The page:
2. Isolate those factors which are likely to matter most to customers.
3. Review the factors by determining how to achieve them in 20% of your time.
4. The goal is to eliminate 80% of tasks to be done.
References
2.13 Listing every Sideline task will help locate any devil in the details
Introduction
1. For your new Sideline, lay out all the separate tasks you think will go into doing it.
2. See if any items on the list can be done together.
3. Identify the most important tasks on the list.
4. Make a rough draft of the sequence of the tasks.
References
2.14 Conducting a thorough task analysis will differentiate necessary tasks
Introduction
1. After listing all the important tasks, identify the five most critical action steps.
2. For the most critical steps, describe an “at least acceptable” level of performance.
3. Rank the critical tasks by importance, and then list them in sequence of completion.
4. Identify tasks to freely delegate to others.
References
2.15 Using criterion-referencing to establish measurable results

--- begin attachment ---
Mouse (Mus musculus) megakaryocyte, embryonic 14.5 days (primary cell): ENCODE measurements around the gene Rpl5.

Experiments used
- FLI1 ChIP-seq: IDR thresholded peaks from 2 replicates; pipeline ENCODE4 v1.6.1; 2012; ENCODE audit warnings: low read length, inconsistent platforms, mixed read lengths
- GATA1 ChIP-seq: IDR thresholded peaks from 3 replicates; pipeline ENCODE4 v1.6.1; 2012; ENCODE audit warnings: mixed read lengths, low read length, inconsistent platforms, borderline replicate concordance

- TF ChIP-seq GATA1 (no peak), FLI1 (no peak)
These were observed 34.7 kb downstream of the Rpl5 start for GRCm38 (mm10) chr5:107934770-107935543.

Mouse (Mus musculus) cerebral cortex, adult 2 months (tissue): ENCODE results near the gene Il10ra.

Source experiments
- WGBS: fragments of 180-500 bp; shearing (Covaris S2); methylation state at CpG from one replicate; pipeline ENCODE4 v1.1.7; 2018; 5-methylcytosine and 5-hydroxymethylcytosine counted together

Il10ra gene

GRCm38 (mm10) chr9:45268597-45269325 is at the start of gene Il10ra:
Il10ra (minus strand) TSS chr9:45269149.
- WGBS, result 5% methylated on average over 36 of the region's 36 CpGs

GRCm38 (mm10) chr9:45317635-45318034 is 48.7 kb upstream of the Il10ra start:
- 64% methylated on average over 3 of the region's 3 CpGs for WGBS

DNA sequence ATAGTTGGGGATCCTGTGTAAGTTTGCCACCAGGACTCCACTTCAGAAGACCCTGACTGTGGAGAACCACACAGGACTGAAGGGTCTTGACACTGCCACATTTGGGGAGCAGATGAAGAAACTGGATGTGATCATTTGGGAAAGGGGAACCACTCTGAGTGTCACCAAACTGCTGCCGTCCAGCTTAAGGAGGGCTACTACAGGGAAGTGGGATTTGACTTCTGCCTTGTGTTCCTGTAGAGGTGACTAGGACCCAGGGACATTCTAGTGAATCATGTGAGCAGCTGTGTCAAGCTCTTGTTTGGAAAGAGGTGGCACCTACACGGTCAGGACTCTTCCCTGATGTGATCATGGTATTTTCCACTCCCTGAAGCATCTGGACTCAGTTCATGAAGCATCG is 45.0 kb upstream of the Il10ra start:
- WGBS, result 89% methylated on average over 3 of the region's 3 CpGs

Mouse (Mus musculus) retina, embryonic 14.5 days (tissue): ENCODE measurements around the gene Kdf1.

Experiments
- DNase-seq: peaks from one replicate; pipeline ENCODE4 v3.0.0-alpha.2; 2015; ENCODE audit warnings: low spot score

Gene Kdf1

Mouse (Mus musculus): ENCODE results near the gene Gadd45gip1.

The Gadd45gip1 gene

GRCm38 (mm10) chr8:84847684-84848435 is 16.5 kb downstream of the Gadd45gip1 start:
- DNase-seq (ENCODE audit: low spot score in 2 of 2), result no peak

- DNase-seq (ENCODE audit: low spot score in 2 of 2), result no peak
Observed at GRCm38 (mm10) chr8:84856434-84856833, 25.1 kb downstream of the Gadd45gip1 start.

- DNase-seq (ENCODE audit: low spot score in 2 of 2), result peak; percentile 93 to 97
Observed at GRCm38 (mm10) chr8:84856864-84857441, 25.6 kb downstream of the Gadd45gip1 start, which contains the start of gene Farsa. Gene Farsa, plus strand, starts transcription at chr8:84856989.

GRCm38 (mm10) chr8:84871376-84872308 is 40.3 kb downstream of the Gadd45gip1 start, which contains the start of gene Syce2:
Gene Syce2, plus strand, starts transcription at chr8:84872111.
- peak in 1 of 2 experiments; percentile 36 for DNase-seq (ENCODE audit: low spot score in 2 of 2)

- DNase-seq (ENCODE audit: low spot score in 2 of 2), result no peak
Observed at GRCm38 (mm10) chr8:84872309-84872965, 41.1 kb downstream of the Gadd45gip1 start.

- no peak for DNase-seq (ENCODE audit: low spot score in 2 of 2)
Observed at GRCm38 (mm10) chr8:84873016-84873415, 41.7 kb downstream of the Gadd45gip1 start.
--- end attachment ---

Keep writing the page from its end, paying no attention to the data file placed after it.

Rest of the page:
Introduction
1. Define the most important tasks that can be measured.
2. For each critical task, determine one or more of the measurable criterion-referents.
3. Use criterion-referencing before you even launch your Sideline.
4. Don’t invest too much time trying to define “superior performance.”
References
2.16 Using critical incidents to isolate key Sideline tasks
Introduction
1. Review your task analysis. Isolate seven or eight tasks that seem most critical.
2. Do some research to validate the two or three actions that matter most to obtain the best result.
3. After isolating the critical behaviors that contribute to task success, then try to describe them more specifically.
4. Isolate the critical behaviors which, if done improperly, will produce failure.
References
2.17 Using task delegation to avoid spending too much time on your Sideline
Introduction
1. From your task list, identify tasks you can and cannot delegate.
2. Delegate every task you can financially and practically afford to delegate.
3. Use the “bin system” to separate the work into smaller, delegable tasks.
4. Retain helpers to perform tasks according to your standards for payment.
References
2.18 Avoiding “one right way” philosophy so that helpers can also identify ways to save time
Introduction
1. Recognize that for most tasks, there is rarely “one right way” to complete them.
2. Use early-warning signals to detect better/worse approaches to delegation.
3. State your quality standards in terms of what is “at least acceptable” versus “superior.”
4. Over time, allow helpers to determine best methods for doing the work.
References